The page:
There are of course differences. The notifications bar works like a cross between Android's and the new one in iOS 7 that Apple has demoed widely. Swiping to the leftmost screen opens not the search bar for your device but for the Firefox app store.
All in all, the Firefox OS hangs together sensibly. It's less sophisticated than the beta Ubuntu Touch OS but serviceable.
However, the Firefox OS shows way too many rough edges once you start using applications, and the very cheap hardware from Chinese manufacturer ZTE doesn't help either: The touchscreen is not very responsive, for example, so device interactions are difficult. Good luck typing in complex passwords! And boy, is the device slow, even for simple tasks like opening emails. Don't expect to finish every action; trying again is part of the experience.
But the cheap hardware isn't solely to blame. The HTML5 software that comes with Firefox OS, as well as the very limited set of apps in the app store, reinforce the notion that you can't do serious apps in HTML. Whether the fault lies with HTML or with the developers, the result is a smartphone that is not smart and is barely better than the so-called feature phones intended to provide only a modicum of functionality.
For example, no Firefox OS app that I tested supports text selection or copying. Then again, no apps I tested supported text selection or copying. All you can do is tap where you want the cursor location to be, then add text or backspace to delete text one character at a time -- seriously.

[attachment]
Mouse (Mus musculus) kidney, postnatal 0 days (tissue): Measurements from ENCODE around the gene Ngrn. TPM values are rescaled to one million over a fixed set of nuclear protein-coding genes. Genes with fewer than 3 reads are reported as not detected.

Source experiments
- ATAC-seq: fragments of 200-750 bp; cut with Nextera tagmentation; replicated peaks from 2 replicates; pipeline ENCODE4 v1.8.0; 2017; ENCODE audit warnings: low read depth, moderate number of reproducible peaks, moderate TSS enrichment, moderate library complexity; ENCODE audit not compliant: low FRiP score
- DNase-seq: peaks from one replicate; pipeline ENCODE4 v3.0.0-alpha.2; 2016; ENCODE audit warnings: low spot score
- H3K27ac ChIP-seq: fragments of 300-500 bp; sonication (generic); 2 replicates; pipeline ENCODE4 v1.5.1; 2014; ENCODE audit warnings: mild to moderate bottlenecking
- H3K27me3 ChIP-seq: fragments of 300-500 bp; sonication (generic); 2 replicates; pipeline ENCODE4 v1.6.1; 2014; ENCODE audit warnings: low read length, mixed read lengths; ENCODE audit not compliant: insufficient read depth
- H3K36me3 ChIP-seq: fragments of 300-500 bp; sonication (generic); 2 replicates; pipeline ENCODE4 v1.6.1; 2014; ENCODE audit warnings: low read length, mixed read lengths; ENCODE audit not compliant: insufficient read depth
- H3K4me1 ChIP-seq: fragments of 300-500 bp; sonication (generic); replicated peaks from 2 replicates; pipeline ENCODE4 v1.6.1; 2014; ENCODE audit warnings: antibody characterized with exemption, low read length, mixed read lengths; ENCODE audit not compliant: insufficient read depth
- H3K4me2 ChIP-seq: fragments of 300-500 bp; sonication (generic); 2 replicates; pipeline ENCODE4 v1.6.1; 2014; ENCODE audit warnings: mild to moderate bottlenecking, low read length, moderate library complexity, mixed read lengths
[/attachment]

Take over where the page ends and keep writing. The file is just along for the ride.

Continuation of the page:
The Mail app supports just IMAP accounts, though it doesn't see all your mail folders. There's no POP support, and the ActiveSync support doesn't work with Microsoft Exchange, but just Hotmail and Outlook.com accounts; don't even think about accessing corporate email. If you want to add an attachment to a message you're composing, dream on -- you have to go to an app such as Gallery to select and share the app via email. There's no formatting for message text such as boldface.
The Calendar app supports Google Calendar, but that's it. And forget about repeating events or issuing or accepting invitations. The Contacts app supports no server-based contacts, just what you enter manually or have on a SIM card. The Messages app supports only SMS messaging, none of the free and popular instant messaging services.
The Firefox OS and its built-in app suite simply can't be used for business, even for small businesses relying on the Google Apps capabilities that nearly every device out there supports via native client or Web browser.